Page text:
$$Y_i = X_i \oplus Enc_K(ICB_i).$$

  • This is the part that can be executed in parallel, whereas in AES-CBC there is no parallelization.
  • If you have more than one core, each core can execute AES-NI independently. Each $X_i$ with $ICB$ can be sent to calculate $Y_i$ in parallel.

AES-GCM hash two kinds of hashes to verify the data

  1. The hash of each block
  2. A Final Hash $T$ that is defined to authenticate all of the data.

For the hash part, a block hash with key is used in chaining mode. $$Y_i = ( Y_{i-1} \oplus X_i ) \cdot H,$$ where the dot is multiplication in $GF(2^{128})$.

While the ACM-GCM standard only returns the Final Hash $T$. The server can send each hash to verify current blocks, this is really implementation problem if you see a benefit.

If the locally calculated $T_{local}$ is not equal to incoming $T_{inc}$, re-request current blocks data.

See : Nist 800-38D documentation for more details.


Server Side

  1. I am not sure whether my guess is right. Can anyone give any advise? How does the real video provider's server do this kind of secure video stream transmission?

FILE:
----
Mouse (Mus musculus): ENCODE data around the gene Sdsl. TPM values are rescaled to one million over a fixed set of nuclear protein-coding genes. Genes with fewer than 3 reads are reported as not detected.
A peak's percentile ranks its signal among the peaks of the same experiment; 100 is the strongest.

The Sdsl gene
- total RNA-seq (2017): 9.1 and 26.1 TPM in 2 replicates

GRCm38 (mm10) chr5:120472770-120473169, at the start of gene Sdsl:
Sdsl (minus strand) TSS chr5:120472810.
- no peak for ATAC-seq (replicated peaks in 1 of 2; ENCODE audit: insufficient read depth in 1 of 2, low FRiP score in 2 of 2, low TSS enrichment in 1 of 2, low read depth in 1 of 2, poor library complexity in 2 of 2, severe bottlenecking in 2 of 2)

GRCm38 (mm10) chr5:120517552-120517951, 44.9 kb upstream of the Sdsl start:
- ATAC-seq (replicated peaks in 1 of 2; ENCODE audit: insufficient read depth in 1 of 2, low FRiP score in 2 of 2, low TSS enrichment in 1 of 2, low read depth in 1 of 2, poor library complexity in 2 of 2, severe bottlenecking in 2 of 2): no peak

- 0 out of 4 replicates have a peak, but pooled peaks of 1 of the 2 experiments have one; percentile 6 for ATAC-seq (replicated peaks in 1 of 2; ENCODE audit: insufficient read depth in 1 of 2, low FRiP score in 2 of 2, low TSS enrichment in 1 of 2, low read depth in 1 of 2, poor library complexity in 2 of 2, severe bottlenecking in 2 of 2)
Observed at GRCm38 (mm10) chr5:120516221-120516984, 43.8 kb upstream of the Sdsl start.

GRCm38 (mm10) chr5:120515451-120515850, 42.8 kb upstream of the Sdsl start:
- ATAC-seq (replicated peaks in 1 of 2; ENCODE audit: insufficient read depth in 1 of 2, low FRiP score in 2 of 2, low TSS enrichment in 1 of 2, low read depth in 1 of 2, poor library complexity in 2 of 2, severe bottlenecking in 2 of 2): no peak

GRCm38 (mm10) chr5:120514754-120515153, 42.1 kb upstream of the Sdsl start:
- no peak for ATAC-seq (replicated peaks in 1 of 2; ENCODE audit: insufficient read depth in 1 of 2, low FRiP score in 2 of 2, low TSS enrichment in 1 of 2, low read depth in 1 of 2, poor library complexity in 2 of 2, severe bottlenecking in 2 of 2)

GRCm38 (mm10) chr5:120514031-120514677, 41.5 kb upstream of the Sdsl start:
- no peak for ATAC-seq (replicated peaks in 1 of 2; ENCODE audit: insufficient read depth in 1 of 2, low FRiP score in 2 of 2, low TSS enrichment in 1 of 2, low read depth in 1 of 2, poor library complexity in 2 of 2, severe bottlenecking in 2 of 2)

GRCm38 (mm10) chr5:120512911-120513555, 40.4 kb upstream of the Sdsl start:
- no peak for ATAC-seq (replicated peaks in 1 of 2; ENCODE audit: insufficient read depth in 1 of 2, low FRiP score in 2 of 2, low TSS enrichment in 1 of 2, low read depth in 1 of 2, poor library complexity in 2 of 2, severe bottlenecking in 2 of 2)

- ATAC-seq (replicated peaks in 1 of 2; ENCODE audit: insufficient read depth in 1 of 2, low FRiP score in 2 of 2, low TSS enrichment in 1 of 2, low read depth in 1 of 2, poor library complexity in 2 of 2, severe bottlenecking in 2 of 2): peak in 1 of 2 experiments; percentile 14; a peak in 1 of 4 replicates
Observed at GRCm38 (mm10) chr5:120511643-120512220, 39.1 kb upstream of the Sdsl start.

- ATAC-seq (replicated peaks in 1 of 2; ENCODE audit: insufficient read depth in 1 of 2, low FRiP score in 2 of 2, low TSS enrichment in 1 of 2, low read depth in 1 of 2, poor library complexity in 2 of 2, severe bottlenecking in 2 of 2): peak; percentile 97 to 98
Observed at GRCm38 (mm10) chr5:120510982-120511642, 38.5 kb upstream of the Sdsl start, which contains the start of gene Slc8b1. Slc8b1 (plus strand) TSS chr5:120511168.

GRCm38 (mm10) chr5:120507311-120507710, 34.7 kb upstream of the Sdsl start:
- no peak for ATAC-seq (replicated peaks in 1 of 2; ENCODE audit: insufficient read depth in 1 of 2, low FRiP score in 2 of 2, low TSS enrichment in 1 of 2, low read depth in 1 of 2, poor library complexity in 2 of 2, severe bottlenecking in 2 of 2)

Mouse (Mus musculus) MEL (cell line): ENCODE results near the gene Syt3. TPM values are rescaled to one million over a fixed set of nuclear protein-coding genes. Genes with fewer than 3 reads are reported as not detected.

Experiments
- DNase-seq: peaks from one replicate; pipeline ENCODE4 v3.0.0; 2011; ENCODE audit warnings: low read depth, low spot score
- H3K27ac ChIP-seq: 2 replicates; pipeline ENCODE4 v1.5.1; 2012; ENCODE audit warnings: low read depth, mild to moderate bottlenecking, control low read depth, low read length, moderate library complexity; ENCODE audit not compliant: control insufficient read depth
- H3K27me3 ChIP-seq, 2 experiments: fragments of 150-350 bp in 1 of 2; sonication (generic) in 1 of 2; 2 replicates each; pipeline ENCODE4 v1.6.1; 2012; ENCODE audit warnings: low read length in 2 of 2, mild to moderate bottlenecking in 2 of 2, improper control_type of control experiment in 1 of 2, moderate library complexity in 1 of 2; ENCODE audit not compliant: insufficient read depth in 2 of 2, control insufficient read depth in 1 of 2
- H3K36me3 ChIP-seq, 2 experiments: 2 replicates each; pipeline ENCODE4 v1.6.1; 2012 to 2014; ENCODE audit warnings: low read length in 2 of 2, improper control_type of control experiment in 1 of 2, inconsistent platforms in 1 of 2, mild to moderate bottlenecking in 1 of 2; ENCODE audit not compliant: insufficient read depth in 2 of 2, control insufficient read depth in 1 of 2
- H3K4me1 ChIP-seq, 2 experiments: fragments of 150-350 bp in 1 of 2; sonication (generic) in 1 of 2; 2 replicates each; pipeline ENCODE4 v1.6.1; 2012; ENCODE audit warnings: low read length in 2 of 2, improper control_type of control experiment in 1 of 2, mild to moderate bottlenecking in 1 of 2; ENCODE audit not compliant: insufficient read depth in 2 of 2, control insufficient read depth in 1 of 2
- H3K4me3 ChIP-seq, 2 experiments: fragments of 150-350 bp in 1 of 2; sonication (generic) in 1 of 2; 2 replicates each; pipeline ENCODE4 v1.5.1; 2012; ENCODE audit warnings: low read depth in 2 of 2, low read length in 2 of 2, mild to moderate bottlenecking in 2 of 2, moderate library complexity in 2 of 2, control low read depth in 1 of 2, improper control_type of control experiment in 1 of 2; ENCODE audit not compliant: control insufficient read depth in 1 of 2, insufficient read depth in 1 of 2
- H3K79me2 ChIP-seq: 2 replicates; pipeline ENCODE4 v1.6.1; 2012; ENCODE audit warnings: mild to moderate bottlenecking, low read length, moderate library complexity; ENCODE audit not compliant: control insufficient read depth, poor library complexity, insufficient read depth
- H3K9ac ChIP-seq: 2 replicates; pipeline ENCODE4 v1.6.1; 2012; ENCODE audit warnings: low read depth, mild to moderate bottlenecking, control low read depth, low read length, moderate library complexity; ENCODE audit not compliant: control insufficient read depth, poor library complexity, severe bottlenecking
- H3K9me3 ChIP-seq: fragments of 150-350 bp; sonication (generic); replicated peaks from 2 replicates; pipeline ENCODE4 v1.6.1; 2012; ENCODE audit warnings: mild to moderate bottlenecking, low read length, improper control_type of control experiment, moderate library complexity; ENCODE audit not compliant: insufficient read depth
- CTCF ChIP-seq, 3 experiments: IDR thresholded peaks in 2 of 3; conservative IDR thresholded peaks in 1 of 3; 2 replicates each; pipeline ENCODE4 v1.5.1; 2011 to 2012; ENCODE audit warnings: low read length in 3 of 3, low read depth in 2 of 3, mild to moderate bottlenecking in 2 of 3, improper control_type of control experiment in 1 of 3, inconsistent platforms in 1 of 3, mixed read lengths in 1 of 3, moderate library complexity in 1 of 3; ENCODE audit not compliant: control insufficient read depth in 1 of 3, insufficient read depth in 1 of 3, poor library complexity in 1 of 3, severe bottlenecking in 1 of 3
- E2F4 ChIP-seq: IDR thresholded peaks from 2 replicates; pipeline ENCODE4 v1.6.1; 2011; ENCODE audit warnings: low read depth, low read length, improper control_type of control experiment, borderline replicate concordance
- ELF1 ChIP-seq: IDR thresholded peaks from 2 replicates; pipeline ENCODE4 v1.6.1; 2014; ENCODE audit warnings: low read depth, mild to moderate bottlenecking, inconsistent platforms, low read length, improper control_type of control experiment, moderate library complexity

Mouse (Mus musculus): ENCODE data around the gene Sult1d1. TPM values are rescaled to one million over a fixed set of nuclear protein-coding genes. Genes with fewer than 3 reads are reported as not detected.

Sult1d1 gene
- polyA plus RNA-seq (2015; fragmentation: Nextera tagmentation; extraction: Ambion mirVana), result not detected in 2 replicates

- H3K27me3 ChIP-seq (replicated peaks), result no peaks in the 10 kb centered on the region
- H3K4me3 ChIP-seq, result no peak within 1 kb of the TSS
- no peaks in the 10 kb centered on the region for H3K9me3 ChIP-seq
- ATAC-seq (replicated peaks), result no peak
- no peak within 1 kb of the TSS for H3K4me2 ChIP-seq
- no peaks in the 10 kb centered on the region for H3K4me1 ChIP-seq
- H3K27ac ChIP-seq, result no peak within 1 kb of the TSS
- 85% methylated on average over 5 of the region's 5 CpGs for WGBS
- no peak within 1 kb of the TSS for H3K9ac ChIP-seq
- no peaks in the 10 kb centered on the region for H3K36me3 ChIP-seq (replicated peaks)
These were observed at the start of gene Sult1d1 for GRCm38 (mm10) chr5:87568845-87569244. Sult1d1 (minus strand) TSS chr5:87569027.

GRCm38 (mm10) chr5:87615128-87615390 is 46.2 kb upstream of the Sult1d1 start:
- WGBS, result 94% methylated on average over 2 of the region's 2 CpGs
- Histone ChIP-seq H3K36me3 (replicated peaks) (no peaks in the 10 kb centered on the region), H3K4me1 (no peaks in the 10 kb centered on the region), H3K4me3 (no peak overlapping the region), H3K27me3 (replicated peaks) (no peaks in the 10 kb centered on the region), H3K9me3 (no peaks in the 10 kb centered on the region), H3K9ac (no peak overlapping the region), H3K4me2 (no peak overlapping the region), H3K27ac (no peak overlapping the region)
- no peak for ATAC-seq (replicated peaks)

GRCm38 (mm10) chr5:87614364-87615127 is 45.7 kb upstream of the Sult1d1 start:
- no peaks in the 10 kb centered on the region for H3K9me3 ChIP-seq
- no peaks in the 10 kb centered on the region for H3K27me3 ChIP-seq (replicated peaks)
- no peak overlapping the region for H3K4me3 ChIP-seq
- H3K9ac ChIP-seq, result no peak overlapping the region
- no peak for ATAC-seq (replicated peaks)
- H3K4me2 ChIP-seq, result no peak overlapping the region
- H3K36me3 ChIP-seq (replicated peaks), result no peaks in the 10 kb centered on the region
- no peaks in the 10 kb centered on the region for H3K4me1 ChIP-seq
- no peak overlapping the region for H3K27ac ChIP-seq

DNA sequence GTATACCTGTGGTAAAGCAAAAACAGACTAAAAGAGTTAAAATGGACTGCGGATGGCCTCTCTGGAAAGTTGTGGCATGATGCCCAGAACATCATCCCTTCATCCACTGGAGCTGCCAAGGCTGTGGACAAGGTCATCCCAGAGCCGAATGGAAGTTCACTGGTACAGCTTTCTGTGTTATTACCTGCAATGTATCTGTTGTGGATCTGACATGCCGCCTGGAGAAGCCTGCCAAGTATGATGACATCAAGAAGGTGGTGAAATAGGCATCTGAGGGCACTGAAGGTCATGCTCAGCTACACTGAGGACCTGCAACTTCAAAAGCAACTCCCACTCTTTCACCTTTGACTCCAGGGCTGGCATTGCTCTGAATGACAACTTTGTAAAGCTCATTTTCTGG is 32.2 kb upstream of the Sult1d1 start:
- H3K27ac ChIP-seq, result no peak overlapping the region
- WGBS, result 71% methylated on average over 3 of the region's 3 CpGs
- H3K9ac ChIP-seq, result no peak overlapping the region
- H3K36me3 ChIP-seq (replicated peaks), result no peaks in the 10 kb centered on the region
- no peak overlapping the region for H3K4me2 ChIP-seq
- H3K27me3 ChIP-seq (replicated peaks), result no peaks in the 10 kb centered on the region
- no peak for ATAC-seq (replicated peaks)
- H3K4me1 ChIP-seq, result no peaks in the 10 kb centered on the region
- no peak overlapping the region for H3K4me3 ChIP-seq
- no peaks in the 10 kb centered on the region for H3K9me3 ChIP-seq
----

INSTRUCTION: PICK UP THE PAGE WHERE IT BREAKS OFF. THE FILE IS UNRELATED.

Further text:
Netflix used AES-CBC now AES-GCM. They developed a special TLS;

To retain the benefits of the sendfile model while adding TLS functionality, we designed a hybrid TLS scheme whereby session management stays in the application space, but the bulk encryption is inserted into the sendfile data pipeline in the kernel. This extends sendfile to support encrypting data for TLS/SSL connections.

see 1,2.


Parameters

  1. If my guess is right, what is the typical size of video slices, or it is dynamic?

This question is an implementation issue depend on the video container, bandwith, buffersize,... etc. There are two technical articals from netflix 1,2 that doesn't mention about this question.

  • 1
    I've now read this answer three times, and I still have trouble understanding it. I've even trouble identifying which part I don't get. "For simplicity, an initial counter block ICB, used as plaintext for the encryptions." is this a sentence? $Y_i$ is given by two definitions, do you maybe mean $Y_0$ for the initial block? What do you mean with "before the final hash value $T$? Is this answer specific to video streaming or just an explanation of GCM? – Maarten Bodewes Oct 9 at 13:54
  • Let me check the answer, I' gave how AES-GCM can be parallel, the other issue, the typical size of video slices, or it is dynamic? is out of subject here, right? – kelalaka Oct 9 at 14:06
  • Both AES-GCM and AES+HMAC require receiver to verify before using the plaintext, but for SSL/TLS (and thus HTTPS) data is broken into records not exceeding 2^14 bytes which are encrypt-and-MACed separately; see 6.2.1 in RFC 5246 et pred, and 5.1 in RFC 8446. The first paper you cite mentions the need for TLS 'framing' but without giving specifics. SSL/TLS never sends any partial authenticator for either HMAC or GCM. – dave_thompson_085 Nov 9 at 6:26
  • @dave_thompson_085 thank you. I'll update the answer. – kelalaka Nov 9 at 13:36